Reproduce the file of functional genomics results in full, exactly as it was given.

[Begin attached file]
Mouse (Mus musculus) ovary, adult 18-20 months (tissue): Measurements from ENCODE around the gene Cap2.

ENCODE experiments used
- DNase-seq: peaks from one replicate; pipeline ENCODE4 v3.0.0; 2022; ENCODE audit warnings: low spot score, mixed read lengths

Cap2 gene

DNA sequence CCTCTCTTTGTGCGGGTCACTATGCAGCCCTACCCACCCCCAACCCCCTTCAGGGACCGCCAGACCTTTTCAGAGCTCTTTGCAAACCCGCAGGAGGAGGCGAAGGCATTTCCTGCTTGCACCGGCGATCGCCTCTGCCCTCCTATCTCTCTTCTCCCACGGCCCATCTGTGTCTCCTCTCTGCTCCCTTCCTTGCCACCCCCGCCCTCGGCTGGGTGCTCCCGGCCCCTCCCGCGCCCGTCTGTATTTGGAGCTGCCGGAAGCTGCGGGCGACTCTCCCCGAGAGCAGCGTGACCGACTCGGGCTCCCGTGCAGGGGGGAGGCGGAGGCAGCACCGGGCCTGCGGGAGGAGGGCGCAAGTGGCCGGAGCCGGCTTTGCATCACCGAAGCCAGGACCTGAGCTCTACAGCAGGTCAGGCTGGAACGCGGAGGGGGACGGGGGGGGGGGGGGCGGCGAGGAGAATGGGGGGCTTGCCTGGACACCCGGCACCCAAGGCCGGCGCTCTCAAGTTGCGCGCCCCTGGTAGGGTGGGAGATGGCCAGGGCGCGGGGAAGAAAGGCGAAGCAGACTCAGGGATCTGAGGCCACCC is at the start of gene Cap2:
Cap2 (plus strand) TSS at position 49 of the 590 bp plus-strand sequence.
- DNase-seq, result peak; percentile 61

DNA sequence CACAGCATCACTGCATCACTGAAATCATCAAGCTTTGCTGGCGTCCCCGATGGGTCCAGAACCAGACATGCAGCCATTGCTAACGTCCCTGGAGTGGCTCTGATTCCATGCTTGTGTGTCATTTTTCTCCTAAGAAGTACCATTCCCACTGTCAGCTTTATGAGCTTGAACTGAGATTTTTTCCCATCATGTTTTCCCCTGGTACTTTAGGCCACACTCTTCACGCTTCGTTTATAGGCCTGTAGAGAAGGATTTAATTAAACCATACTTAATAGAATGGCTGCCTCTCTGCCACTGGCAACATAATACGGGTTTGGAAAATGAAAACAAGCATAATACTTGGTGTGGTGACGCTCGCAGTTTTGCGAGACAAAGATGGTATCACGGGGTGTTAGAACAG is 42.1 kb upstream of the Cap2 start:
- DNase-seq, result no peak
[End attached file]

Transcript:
Mouse (Mus musculus) ovary, adult 18-20 months (tissue): Measurements from ENCODE around the gene Cap2.

ENCODE experiments used
- DNase-seq: peaks from one replicate; pipeline ENCODE4 v3.0.0; 2022; ENCODE audit warnings: low spot score, mixed read lengths

Cap2 gene

DNA sequence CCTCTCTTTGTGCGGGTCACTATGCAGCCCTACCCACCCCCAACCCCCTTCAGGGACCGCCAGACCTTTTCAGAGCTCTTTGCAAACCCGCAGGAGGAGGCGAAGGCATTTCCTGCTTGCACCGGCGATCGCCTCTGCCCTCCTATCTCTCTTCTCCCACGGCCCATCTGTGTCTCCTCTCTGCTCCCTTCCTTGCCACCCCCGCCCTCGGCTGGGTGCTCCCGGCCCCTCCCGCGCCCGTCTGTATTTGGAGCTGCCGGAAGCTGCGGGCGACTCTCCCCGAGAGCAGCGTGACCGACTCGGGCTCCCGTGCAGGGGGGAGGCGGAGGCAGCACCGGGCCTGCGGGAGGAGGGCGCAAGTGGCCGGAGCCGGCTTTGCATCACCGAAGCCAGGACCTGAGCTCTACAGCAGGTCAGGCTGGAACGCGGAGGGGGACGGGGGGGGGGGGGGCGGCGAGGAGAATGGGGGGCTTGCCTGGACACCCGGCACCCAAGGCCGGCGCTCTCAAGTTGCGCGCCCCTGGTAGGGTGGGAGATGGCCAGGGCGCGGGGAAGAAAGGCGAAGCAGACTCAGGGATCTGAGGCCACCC is at the start of gene Cap2:
Cap2 (plus strand) TSS at position 49 of the 590 bp plus-strand sequence.
- DNase-seq, result peak; percentile 61

DNA sequence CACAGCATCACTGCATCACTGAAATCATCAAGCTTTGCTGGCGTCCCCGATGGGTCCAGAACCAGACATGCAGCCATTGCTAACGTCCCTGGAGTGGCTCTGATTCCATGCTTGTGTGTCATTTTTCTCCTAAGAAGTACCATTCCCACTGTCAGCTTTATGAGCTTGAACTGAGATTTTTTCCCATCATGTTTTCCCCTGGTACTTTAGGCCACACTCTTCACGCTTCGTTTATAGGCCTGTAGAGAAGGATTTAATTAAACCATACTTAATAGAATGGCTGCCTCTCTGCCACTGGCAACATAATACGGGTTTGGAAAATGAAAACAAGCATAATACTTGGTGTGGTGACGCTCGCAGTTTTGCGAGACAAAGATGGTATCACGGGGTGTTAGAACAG is 42.1 kb upstream of the Cap2 start:
- DNase-seq, result no peak